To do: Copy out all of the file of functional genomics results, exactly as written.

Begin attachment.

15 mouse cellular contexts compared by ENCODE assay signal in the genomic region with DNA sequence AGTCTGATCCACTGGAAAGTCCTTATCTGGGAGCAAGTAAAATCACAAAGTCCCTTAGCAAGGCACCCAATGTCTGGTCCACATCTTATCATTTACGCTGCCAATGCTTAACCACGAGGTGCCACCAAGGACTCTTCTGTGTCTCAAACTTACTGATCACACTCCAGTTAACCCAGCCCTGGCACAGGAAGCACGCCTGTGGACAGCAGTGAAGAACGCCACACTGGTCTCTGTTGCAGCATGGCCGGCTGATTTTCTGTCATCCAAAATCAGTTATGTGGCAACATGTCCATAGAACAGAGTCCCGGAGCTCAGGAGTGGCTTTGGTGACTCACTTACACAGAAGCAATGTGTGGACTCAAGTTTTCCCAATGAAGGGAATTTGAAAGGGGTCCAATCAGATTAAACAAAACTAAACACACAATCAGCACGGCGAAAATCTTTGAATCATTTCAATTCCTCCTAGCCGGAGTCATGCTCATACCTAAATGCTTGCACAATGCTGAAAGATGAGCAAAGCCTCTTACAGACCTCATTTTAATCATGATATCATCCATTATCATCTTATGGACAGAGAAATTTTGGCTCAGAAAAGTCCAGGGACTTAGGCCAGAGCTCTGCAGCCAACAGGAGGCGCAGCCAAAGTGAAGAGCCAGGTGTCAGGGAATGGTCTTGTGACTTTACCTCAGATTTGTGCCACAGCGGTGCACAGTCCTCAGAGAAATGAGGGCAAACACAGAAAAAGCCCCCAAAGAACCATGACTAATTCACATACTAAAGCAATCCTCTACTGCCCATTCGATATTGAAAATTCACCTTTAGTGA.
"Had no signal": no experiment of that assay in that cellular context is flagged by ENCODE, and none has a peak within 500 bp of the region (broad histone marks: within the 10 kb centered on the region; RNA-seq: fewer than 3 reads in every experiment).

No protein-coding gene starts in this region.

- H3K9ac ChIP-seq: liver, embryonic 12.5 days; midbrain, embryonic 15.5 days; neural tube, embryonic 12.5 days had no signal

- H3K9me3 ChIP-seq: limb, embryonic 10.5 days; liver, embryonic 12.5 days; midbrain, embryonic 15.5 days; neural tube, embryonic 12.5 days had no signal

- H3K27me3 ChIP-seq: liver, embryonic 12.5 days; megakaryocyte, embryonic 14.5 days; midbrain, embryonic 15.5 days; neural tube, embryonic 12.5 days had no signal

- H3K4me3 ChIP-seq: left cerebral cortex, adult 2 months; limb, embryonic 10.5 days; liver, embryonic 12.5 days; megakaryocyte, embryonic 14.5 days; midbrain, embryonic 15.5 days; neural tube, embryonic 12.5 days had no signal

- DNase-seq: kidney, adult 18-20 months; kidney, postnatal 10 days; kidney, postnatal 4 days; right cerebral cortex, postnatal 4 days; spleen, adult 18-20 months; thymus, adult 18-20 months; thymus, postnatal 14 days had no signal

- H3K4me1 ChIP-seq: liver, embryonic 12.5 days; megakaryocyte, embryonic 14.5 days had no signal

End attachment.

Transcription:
15 mouse cellular contexts compared by ENCODE assay signal in the genomic region with DNA sequence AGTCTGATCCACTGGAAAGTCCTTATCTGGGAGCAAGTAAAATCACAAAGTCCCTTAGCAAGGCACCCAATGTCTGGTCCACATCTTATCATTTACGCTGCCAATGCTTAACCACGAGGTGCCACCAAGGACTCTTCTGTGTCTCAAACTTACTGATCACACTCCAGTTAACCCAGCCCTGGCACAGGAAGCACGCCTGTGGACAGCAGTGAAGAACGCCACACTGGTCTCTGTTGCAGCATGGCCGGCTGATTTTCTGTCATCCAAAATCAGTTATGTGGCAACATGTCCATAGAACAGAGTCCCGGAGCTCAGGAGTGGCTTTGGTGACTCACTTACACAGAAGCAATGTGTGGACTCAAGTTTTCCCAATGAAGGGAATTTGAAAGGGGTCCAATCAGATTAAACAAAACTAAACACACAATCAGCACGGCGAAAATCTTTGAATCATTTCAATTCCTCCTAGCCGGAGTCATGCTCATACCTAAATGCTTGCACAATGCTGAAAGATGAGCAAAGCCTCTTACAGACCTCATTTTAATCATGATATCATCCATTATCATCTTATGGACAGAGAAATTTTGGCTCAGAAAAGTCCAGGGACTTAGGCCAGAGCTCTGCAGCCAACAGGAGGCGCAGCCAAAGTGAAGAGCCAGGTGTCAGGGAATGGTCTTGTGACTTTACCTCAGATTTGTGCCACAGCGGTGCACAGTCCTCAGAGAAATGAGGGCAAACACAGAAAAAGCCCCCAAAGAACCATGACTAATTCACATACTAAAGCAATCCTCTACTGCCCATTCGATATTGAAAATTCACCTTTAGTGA.
"Had no signal": no experiment of that assay in that cellular context is flagged by ENCODE, and none has a peak within 500 bp of the region (broad histone marks: within the 10 kb centered on the region; RNA-seq: fewer than 3 reads in every experiment).

No protein-coding gene starts in this region.

- H3K9ac ChIP-seq: liver, embryonic 12.5 days; midbrain, embryonic 15.5 days; neural tube, embryonic 12.5 days had no signal

- H3K9me3 ChIP-seq: limb, embryonic 10.5 days; liver, embryonic 12.5 days; midbrain, embryonic 15.5 days; neural tube, embryonic 12.5 days had no signal

- H3K27me3 ChIP-seq: liver, embryonic 12.5 days; megakaryocyte, embryonic 14.5 days; midbrain, embryonic 15.5 days; neural tube, embryonic 12.5 days had no signal

- H3K4me3 ChIP-seq: left cerebral cortex, adult 2 months; limb, embryonic 10.5 days; liver, embryonic 12.5 days; megakaryocyte, embryonic 14.5 days; midbrain, embryonic 15.5 days; neural tube, embryonic 12.5 days had no signal

- DNase-seq: kidney, adult 18-20 months; kidney, postnatal 10 days; kidney, postnatal 4 days; right cerebral cortex, postnatal 4 days; spleen, adult 18-20 months; thymus, adult 18-20 months; thymus, postnatal 14 days had no signal

- H3K4me1 ChIP-seq: liver, embryonic 12.5 days; megakaryocyte, embryonic 14.5 days had no signal